Museums and summer camps are excluding non-white people
Unbarred by school district lines, informal science education isn't equally accessible
It’s summer time, and for a lot of us, this is the time of learning outside of the traditional classroom, especially when many schools have been closed for months. From summer camps deep in the woods, to day camps at museums, even free programming at community spaces like rec centers and churches, there is ample opportunity for learning not confined to a school desk. For the privileged few, sometimes even Space Camp.
But these fun experiences aren't welcoming for everyone.
Informal science education's roots are, like many learning institutions, founded by colonialism (think of the natural history museum's lumping of Indigenous peoples as specimens, or the common camp trope of 'Indian' lore) and has historically disenfranchised many learners who would benefit from the programs that make up the backbone of this form of learning. The roots of many informal learning programs are problematic and mired in racism, socioeconomic privilege, and colonial power, even at the beginning of the 21st century. How we acknowledge that past, work with it, and move forward as both educators and members of a diverse society is a role we must take on before moving into the future.
I can almost guarantee you yourself have experienced informal science education. Whether it’s tuning in to "Mythbusters," enjoying a field trip in elementary school, or even just reading this article. Informal science education is around us, and often encourages us, enthralls us, and inspires us. The truth in all of the matters of this subject is that students who have the socioeconomic and social power to obtain experiences will have them. Those who don't will not.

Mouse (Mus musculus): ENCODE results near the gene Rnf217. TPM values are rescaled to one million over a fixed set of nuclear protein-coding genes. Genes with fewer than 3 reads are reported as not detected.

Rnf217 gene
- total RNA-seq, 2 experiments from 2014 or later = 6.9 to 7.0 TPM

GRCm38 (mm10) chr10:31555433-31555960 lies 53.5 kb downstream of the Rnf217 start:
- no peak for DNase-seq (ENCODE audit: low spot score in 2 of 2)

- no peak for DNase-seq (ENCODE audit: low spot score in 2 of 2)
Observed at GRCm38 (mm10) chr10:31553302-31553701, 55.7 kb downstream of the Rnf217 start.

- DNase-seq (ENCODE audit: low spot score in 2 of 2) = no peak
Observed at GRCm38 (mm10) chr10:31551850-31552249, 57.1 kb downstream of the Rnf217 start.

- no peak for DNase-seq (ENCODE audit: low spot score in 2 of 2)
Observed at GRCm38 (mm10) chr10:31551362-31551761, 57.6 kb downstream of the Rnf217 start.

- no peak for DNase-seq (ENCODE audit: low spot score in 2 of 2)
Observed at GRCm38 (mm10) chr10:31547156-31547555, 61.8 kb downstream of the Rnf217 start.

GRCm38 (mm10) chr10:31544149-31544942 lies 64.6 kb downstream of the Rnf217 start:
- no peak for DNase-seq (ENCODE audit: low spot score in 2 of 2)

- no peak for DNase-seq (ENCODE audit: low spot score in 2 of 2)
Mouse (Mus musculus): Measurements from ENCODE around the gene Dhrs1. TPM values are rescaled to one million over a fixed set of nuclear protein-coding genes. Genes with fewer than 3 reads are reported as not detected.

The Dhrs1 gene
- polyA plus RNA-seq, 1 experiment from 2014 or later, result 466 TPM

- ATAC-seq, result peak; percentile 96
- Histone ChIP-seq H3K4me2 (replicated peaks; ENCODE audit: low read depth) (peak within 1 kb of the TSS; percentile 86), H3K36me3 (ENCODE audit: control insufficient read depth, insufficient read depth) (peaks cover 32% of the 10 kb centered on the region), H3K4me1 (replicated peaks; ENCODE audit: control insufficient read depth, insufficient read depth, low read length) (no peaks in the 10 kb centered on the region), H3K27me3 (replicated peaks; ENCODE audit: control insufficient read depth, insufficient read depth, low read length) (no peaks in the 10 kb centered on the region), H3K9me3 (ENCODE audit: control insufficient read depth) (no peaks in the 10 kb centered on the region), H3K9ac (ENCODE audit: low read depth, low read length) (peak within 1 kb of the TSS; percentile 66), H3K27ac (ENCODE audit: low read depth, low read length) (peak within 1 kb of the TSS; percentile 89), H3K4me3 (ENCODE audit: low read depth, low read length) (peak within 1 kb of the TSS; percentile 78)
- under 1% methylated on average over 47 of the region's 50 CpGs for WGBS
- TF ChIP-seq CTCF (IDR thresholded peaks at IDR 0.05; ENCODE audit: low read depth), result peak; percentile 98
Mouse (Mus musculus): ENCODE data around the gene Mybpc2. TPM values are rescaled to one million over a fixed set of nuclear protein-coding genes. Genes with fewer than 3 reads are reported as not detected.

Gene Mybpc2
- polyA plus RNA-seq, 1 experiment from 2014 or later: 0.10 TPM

Many informal science programs during the summer are hosted at museums. This is because museums are where informal science education was founded, allowing, in theory, anyone to attend their learning programs, regardless of residency within school district boundaries. But, museums are still rife with inequities, starting with their heritage of colonialist power that regarded human beings as specimens, rather than people. For example, in the US it took the Native American Graves Protection and Repatriation Act (NAGPRA), only passed in 1990, to outlaw holding Indigenous bodies and cultural artifacts without permission from their respective peoples, to even make a dialogue available to have sacred items and remains returned. In addition to opening dialogues and acknowledging past grievances, museums and other places of informal learning are also trying to create greater access for disabled visitors, with more availability of wheelchair ramps, multiple bathrooms, and aids for visitors who request them. Despite these changes, access to museum programming is still met with issues. As costs of day-camp programs increase, this decreases the number of students who can attend, especially many BIPOC students. This is just another form of disenfranchisement.